As the training camp progressed, I became more confident in the rocky, wet forests and felt a little more able to run with the best junior orienteerers in the world, some of whom have lived and trained in Sweden for the past year just to prepare for these races. I quickly learned that military food leaves something to be desired and is not the best for training or recovery. To add to my nutritional uptake, the Canadian team scoped out the nearest grocery store and we were soon visiting it daily to supplement the salty, mystery-meat filled meals we were being served. The fresh fruit and yoghurt we found was excellent, but it couldn't kill the desire for a simple salad or unprocessed meat. Pretty quickly, we settled into a daily routine of: waking early (7:00), eating breakfast, training at one of the locations around the city, eating either a boxed lunch or going back to the dorms for lunch, showering, touring the city or relaxing, eating supper, team meeting and bed.

With the start of the races, I tried not to have any results-based goals, as this was my first international competition, and I was going to race against the best in the world. It was a good thing I had this frame of mind, as I had a disastrous series of mistakes in the sprint distance, which pushed me into second last, in one hundred and seventy first position. While this was a bit of a humbling race, it was offset by free entrance into Liseberg, one of the largest amusement parks in Europe, and home to a terrifyingly fast wooden roller coaster. For the next race, the middle qualifier, I pulled myself together, and told myself to get back to the basics and focus on the essentials only. It worked, and I just missed making the B-final along with most of the Canadians. The technical terrain and difficult running made it hard for me to focus in the final, and I blew a couple of legs on my course leading to a less than satisfactory race for me. We finished off the racing in the past two days with the long distance and relay events. The long distance was a difficult race to say the least. It was nearly ten and a half kilometers long, with four hundred meters of elevation gain. The course took us through swamps and over cliffs with very slow running had by all. I found myself walking much more than normal, even though I had taken a number of feeds and was well hydrated. This was frustrating, but there was nothing I could do about it, so I used the slow running to plan ahead for the remainder of my course. I was pleased with my race, if not my result, as I navigated well, planned my routes ahead of time, and avoided major mistakes. As for the relay, it was the best race of the week. I was running fast, navigating well and helped our team beat the other Canadian team, and both American teams. While this may sound impressive, we were still close to the bottom of the overall results, and the awards ceremony had finished by the time our last runner came across the line. While we didn't have good rankings compared to other countries, I learned a little about orienteering, and a lot about international competition in the past eleven days.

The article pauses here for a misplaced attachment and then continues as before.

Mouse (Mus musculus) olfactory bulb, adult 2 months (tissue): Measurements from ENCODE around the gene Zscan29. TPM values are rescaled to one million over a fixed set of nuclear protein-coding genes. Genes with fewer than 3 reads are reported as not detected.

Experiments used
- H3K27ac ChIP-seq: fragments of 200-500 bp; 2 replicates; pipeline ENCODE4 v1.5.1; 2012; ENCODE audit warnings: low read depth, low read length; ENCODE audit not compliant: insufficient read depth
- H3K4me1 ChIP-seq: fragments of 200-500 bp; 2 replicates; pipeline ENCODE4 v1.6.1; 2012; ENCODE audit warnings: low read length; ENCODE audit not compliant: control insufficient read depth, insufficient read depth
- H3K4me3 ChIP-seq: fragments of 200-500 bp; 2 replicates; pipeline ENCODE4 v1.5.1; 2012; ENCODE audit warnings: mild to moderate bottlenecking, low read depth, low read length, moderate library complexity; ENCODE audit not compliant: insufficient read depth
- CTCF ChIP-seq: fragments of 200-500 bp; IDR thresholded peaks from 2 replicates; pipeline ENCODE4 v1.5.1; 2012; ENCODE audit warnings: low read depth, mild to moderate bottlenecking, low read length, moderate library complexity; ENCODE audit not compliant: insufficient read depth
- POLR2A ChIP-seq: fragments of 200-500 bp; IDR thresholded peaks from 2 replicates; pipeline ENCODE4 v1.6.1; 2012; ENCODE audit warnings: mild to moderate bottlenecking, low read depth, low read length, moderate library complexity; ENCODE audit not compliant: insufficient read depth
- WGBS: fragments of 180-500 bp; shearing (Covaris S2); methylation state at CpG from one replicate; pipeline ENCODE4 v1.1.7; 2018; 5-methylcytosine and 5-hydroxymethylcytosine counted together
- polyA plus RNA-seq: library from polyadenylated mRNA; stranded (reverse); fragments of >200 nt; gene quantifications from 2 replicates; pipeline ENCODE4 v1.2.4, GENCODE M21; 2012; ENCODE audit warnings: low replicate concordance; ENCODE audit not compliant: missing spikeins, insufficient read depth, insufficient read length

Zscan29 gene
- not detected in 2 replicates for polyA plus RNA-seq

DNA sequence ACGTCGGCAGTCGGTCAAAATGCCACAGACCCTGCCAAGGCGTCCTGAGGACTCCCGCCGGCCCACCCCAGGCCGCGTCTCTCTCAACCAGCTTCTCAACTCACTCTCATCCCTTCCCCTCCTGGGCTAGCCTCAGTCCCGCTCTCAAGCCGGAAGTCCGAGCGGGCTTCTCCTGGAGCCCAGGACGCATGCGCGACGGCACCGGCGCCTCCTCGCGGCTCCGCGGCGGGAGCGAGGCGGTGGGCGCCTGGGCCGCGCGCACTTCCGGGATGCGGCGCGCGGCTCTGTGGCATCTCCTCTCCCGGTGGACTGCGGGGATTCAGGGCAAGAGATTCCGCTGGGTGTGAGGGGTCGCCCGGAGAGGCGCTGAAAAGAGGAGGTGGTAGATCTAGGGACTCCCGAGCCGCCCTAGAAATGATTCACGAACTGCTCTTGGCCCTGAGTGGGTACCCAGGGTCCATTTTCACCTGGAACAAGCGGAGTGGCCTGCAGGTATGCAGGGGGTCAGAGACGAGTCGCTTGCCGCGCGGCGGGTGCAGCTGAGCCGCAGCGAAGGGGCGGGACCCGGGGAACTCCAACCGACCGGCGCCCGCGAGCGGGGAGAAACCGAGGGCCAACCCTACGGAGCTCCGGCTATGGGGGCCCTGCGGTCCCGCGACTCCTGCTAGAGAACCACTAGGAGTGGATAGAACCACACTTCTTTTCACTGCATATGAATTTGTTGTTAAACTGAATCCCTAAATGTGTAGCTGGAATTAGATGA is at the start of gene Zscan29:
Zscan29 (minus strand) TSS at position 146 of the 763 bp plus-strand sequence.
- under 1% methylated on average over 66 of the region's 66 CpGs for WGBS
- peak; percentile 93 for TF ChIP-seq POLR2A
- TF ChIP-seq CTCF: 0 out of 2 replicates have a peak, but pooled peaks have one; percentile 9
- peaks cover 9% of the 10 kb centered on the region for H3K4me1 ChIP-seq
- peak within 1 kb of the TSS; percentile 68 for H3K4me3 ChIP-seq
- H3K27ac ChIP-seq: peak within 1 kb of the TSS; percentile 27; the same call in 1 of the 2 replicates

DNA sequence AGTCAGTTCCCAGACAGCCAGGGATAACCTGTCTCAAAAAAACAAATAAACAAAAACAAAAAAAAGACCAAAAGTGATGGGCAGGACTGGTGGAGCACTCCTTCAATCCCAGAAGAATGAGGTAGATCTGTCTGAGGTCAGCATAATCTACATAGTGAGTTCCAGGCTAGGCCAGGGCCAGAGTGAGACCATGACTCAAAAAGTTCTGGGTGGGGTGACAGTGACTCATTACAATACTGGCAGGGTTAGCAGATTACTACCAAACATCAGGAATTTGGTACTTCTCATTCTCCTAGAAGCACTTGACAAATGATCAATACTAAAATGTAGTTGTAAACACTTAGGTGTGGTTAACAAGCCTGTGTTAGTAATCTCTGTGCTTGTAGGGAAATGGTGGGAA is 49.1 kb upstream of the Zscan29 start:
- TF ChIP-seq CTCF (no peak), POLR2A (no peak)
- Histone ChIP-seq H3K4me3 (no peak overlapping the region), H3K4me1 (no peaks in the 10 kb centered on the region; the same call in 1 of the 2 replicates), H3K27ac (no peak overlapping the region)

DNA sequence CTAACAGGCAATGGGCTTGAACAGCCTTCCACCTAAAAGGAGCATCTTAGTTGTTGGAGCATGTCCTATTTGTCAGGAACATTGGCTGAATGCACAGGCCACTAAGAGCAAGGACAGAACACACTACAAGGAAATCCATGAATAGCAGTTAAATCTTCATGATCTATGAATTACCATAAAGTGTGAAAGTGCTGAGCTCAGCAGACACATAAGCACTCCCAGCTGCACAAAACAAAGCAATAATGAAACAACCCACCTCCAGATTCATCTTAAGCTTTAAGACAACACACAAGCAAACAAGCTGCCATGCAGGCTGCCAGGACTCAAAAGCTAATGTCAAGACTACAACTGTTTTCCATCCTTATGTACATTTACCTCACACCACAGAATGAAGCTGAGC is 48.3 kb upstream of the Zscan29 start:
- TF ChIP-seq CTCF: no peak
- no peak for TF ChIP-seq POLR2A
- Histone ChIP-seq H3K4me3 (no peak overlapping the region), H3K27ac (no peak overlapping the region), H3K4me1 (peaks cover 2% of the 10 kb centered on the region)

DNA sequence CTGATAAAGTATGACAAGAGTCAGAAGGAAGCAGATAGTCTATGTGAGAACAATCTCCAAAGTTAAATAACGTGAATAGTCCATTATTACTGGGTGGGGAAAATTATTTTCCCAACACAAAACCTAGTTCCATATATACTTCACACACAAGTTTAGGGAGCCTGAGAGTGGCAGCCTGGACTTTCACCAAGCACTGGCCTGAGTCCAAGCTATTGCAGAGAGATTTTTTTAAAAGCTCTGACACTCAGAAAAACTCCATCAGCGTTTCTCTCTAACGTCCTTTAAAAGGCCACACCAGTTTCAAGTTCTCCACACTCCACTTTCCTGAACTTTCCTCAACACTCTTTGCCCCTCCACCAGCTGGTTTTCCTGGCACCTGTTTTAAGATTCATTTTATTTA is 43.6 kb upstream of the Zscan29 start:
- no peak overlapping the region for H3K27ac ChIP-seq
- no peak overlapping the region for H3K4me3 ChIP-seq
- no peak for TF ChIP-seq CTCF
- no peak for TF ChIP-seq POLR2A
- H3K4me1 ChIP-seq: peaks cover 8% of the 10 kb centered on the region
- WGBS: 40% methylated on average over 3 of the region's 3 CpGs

I hope to recover well in the next week while we visit friends in Sweden. I plan on resuming regular, ski-specific training as soon as I arrive in Canada, with larger volumes than I have managed so far, and more roller-skiing. My next big focus for the summer will come just before I move to Ottawa. At the end of August I will join the Yukon ski team as we head to the Haig glacier for an on-snow camp. This will combine altitude training with large volume, technique work and some intensity over the period of nine days.

If you want look at maps, photos or results from JWOC, go to http://www.gmok.nu/jwoc2008/index.php and look for links to the different races.

Interesting Reading. . .